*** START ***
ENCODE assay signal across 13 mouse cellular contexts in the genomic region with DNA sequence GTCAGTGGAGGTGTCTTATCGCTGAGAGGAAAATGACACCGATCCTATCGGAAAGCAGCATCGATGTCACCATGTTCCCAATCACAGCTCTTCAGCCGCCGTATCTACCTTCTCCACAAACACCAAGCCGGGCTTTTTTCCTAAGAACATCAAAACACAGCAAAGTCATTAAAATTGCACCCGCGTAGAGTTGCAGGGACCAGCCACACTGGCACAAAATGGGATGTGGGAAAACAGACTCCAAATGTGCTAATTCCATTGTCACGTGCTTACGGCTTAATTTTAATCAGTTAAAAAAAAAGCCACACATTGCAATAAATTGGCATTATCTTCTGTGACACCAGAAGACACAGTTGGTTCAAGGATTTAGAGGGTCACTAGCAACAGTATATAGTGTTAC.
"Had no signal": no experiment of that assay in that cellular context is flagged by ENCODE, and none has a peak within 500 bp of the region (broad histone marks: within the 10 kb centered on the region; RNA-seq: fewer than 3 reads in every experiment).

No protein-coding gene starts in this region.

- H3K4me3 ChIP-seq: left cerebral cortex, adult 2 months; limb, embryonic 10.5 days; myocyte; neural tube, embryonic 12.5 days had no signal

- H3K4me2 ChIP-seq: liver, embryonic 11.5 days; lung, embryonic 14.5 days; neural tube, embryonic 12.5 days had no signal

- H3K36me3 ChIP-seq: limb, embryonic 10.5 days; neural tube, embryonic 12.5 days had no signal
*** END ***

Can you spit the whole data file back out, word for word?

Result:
ENCODE assay signal across 13 mouse cellular contexts in the genomic region with DNA sequence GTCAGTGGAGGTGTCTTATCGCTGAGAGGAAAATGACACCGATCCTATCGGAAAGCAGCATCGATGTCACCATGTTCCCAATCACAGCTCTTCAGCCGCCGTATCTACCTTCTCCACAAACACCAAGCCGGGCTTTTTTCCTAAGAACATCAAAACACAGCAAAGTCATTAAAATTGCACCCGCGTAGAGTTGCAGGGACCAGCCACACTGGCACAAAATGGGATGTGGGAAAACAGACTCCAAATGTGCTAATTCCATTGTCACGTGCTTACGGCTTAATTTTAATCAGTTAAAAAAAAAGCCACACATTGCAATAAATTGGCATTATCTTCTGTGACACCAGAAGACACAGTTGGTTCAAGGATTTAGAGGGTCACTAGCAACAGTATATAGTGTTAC.
"Had no signal": no experiment of that assay in that cellular context is flagged by ENCODE, and none has a peak within 500 bp of the region (broad histone marks: within the 10 kb centered on the region; RNA-seq: fewer than 3 reads in every experiment).

No protein-coding gene starts in this region.

- H3K4me3 ChIP-seq: left cerebral cortex, adult 2 months; limb, embryonic 10.5 days; myocyte; neural tube, embryonic 12.5 days had no signal

- H3K4me2 ChIP-seq: liver, embryonic 11.5 days; lung, embryonic 14.5 days; neural tube, embryonic 12.5 days had no signal

- H3K36me3 ChIP-seq: limb, embryonic 10.5 days; neural tube, embryonic 12.5 days had no signal